Will a cannabis ad debut at this year's Super Bowl?

Will a cannabis ad debut at this year's Super Bowl?
"Given that many of these networks are governed by federal regulations, there is great concern," says cannabis lawyer Garret Graff

Sam Riches
January 29, 2020
12:55 PM EST

Last Updated
January 29, 2020
2:45 PM EST

Last year, the marketing team at medical cannabis company Acreage Holdings decided to make history. They attempted to air a cannabis ad during the Super Bowl.

“At our dispensaries all over the country we were hearing so many incredible first-hand stories about how this plant makes an impact on people’s lives,” Joen Choe, the vice president of marketing for Acreage Holdings, told The GrowthOp. “We thought this was a great opportunity to tell those stories, on the largest media stage in the U.S.”

They travelled across the country and into the homes of select clients to capture how cannabis affects their conditions. Another goal of the ad was to highlight how access to medical cannabis is inconsistent from state to state.

“It was really about the advocacy message and we positioned it to CBS (the broadcaster of last year’s Super Bowl) as almost a PSA, rather than an ad,” Choe said.

It wasn’t meant to be. About ten minutes after Acreage Holdings sent a storyboard of the minute-long ad to CBS, they received a rejection.

“We just got a blanket denial,” Choe said. “In my mind, I’m pretty positive that there wasn’t further review or consideration of the content, it was just, ‘Oh, this is cannabis so we’re saying no.’ We were very disappointed with that, obviously.”

The explanation, Choe said, was simply that CBS does not take cannabis advertising.

“Full-stop. I don’t know if there’s been any subsequent evolution in that policy. We haven’t been given any indication.”


Acreage Cannabis Ad Rejected For Super Bowl By CBS
By deadline, CBS had not returned a request for comment about its broadcast guidelines.

It was not the first time a Super Bowl ad has been rejected. Companies ranging from Bud Light to Ashley Madison have seen their content canned. Ultimately, the broadcaster has discretion about what makes it to air. They can stop ads that they deem offensive, too political, too sexual. Or, in the case of Acreage Holdings, too weedy.

2020 could be a first for cannabis at the Super Bowl
This year, there are two changes that could impact cannabis marketers trying to reach the Super Bowl audience: For one, hemp-derived CBD is now federally legal. And secondly, Super Bowl LIV is being broadcast by Fox. Before the end of November, the network announced they had sold out the commercial inventory for the championship game, with ads fetching as much as $5.6 million for a 30-second spot.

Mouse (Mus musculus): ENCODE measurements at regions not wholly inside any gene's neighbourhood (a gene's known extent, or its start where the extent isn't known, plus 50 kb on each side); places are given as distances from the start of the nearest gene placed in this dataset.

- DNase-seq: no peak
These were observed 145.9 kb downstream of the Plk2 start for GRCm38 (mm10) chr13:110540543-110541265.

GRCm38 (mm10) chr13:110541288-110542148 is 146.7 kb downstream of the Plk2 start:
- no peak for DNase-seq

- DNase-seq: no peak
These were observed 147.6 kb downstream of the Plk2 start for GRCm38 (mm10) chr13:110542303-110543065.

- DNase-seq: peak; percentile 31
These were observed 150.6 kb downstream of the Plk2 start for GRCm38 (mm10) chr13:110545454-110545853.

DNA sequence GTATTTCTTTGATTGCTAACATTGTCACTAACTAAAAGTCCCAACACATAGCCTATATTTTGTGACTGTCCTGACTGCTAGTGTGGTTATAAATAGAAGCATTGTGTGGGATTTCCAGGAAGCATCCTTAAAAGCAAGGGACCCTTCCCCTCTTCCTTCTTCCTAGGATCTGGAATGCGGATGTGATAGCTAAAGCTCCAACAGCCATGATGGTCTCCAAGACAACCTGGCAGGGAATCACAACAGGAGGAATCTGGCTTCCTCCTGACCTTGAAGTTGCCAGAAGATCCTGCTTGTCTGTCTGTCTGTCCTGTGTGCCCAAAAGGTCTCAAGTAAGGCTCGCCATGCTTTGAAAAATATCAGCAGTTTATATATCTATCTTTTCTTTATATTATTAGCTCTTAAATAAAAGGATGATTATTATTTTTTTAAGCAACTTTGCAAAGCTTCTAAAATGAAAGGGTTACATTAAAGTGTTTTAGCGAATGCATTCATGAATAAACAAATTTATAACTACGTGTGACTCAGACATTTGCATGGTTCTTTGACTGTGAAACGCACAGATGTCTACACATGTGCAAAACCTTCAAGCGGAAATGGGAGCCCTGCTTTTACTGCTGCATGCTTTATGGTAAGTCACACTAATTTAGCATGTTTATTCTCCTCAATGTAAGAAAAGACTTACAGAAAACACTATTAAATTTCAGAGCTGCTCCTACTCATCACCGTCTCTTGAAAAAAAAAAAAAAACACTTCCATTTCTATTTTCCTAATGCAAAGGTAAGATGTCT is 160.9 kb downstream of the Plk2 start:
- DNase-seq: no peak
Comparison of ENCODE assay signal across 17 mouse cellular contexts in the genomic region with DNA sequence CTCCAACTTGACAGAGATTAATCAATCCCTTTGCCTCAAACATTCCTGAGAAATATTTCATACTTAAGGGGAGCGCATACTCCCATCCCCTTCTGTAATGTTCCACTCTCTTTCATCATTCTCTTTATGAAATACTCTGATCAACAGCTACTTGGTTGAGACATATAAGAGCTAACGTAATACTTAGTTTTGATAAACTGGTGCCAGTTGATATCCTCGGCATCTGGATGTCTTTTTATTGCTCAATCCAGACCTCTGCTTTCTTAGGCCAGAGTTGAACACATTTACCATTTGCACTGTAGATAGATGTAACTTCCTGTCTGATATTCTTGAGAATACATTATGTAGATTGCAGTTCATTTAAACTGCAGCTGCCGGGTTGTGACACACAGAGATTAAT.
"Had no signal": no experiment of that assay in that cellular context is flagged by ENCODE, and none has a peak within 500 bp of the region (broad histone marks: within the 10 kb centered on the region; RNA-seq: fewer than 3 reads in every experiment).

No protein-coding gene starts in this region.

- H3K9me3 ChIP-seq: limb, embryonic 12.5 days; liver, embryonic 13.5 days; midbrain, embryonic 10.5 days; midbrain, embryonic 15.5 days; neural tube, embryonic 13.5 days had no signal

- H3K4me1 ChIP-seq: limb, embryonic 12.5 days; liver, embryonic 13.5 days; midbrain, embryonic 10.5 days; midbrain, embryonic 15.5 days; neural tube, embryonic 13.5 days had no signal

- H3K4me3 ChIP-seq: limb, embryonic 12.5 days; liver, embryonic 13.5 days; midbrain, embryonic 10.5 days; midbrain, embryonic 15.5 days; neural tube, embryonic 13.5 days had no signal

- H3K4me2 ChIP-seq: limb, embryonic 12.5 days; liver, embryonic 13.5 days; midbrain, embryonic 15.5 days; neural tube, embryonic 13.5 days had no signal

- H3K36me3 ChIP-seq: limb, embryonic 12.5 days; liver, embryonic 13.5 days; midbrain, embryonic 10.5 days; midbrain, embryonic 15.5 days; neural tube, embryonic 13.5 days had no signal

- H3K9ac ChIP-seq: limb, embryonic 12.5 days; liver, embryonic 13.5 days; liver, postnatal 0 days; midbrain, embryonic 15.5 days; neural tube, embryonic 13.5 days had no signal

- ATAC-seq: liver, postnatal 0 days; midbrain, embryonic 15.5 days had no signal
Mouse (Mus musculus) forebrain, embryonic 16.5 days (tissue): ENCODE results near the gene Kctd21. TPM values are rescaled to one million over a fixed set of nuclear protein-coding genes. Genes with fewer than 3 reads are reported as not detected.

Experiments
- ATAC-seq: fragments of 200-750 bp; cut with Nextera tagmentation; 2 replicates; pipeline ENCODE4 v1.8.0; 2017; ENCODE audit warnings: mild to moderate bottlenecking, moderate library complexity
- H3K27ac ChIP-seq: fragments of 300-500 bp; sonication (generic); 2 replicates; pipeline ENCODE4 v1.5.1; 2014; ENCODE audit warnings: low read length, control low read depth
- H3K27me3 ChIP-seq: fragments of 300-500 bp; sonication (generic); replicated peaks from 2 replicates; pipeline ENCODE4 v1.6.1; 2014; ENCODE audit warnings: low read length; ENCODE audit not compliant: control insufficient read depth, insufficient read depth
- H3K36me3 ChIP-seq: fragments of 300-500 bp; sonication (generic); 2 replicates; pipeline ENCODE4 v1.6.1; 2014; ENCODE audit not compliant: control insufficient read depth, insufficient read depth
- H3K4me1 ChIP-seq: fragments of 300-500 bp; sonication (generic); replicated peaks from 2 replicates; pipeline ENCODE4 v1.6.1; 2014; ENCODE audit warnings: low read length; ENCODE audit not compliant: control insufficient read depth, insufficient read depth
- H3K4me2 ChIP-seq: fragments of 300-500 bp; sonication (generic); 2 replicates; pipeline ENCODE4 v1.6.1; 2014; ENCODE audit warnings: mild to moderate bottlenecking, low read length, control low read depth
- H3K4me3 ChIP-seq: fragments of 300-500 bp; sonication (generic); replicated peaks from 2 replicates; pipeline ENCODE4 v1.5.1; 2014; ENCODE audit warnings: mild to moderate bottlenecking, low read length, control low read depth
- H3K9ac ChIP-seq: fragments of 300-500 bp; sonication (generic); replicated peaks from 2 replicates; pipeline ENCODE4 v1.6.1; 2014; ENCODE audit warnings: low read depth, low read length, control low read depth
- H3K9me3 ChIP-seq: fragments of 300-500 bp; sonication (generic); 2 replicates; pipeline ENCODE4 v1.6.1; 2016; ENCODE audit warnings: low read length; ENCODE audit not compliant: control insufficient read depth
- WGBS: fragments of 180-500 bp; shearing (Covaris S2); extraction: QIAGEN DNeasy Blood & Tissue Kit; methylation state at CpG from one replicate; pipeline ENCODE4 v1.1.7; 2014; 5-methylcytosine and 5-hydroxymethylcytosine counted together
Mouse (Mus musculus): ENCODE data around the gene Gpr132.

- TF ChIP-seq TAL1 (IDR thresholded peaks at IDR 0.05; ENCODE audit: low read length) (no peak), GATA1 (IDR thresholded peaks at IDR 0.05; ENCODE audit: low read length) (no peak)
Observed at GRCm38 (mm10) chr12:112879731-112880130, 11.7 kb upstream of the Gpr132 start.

Fox did not return a request for comment about its broadcast guidelines. But both Fox News and Fox Business have previously run ads for cannabis content, thanks to Hoban Law Group.

In 2017, the Colorado-based law firm — which specializes in hemp and medical marijuana — created the first nationally broadcast primetime ad that used the term “cannabis.” It wasn’t easy, says managing attorney Garrett Graff.

“We were well aware of much of the difficulties and interference many in the cannabis industry had experience in with respect to publishing digital content and advertisements concerning marijuana,” Graff said.

“Cannabis is still very much a sensitive subject given the federal illegality. Given that many of these networks are governed by federal regulations, there is great concern. Whether that’s well placed or misplaced concern is a separate question, but there is concern no less as to what impact the federal oversight on these networks might have if they were to air digital content that violated federal law.”

But there are points of distinction. Acreage Holdings has a hand in cannabis cultivation, processing and dispensing operations. Hoban Law Group does not.

“Acreage Holdings is what we would call a plant-touching business,” Graff said. “Whereas we are, generally speaking, a service provider.”

While that is true, it’s worth noting that the ad produced by Acreage Holdings did not contain any branding or feature any of its product line.

“It was really about telling the stories,” Choe said. “It wasn’t about flashy production. I think a lot of people, because of the legacy of prohibition, especially in the U.S., have a stigma or a bias against what cannabis use is all about. Most people don’t know that the average legal dispensary consumer is actually 40 years old and is quite well educated, quite affluent, and they are coming into this eyes wide open. It’s not just about stoner culture or the recreational side of it.”

The individual stories captured by Acreage Holdings were not wasted, however, as the ad, by nature of being rejected, instantly became popular online.

“We obviously meant it for a TV broadcast, but it was picked up by the press,” Choe said, adding that seeing a cannabis ad make it to air during this year’s Super Bowl, despite their own struggles, would be cause for celebration.

“We would welcome it,” Choe said. “I think all of us are trying to advocate for this plant as a resource for patients and consumers. At the end of the day, this industry is in a very nascent stage and a win for one of us is really a win for the entire industry.”

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